|TOBACCO SETTLEMENT MAY RESULT
IN HEALTH RESEARCH DOLLARS
In June of 1997, state attorneys general and the tobacco industry negotiated an agreement that, if enacted by Congress, would settle a number of lawsuits and provide the industry with future legal immunity. In exchange, cigarette and smokeless tobacco companies would pay $368.5 billion to federal, state, and local governments over 25 years. In an ironic twist for an industry that is in trouble partly because of the research it conducted, health research might receive funding as a result of the tobacco agreement. Five Senate bills, introduced in October and November of 1997, would use tobacco’s billions to support biomedical science.
Sen. Connie Mack (R-FL) and Sen. Tom Harkin (D-IA), in S. 1411, propose to increase funds for medical research by eliminating the ability of tobacco companies to take a tax deduction from their lawsuit settlements. Those funds, estimated at $100 billion, would be used to establish a National Institutes of Health (NIH) Trust Fund for Health Research. Two percent of the amount made available from the fund would go to the Office of the Director of NIH. Another two percent would be given to the National Center for Research Resources (NCRR) for facilities. Although NIH would decide how to spend the remainder of the money, the bill specifically mentions the Office of AIDS Research as a potential recipient. Sen. Mack’s bill is cosponsored by nine Democrats and six Republicans. Sen. Harkin stated, “Our bipartisan proposal turns tobacco profits towards a cancer cure by using big tobacco’s so-called tax deduction to fund additional medical research. That’s a common sense goal...” Over 175 organizations, including the American Cancer Society, the American Foundation for AIDS Research, and the Association of American Universities, have endorsed the Mack-Harkin legislation.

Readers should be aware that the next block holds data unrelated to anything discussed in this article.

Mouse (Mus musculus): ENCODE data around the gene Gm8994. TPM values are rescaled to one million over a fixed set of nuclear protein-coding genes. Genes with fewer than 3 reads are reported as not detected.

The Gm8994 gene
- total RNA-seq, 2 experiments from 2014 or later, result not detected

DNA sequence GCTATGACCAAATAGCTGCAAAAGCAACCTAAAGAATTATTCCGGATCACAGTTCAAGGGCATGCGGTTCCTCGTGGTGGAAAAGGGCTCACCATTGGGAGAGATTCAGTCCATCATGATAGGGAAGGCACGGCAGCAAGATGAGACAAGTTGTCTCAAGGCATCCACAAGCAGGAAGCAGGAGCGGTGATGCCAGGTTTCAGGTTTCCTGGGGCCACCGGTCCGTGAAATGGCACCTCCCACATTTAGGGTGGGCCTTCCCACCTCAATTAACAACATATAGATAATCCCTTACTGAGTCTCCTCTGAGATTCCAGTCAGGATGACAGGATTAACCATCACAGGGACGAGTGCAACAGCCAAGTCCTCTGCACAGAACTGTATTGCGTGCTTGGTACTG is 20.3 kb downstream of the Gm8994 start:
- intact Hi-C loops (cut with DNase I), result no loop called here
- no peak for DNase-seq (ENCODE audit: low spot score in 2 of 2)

Sen. Orrin G. Hatch’s (R-UT) “Placing Restraints on Tobacco’s Endangerment of Children and Teens (PROTECT) Act” (S. 1530), noting the industry’s “past reprehensible marketing of tobacco,” calls for higher punitive damages. The tobacco industry would pay a total of $398.3 billion over 25 years, of which $95 billion would be directed to a Trust Fund for Health Research. Approximately $4.0 billion a year, for 25 years, would support a National Institutes of Health Trust Fund. From this fund, two percent would be allocated to the Office of the Director of the NIH and for equipment acquisition. Another two percent would be transferred to the NCRR for facilities. One percent would be for health information communications and ten percent would go to national cancer research and demonstration centers. Eighty-five percent would be distributed to other NIH member institutes and centers, including the Office of AIDS Research.
Additionally, Sen. Hatch wants a National Tobacco Research Agenda to
be prepared annually by the Food and Drug Administration, Centers for Disease
Control (CDC), NIH, and others. The Agenda would outline research
concerning the role of tobacco products in causing cancer, genetic and
behavioral factors related to tobacco, the development of prevention and
treatment models, the development of safer tobacco products, and brain
development in infants and children.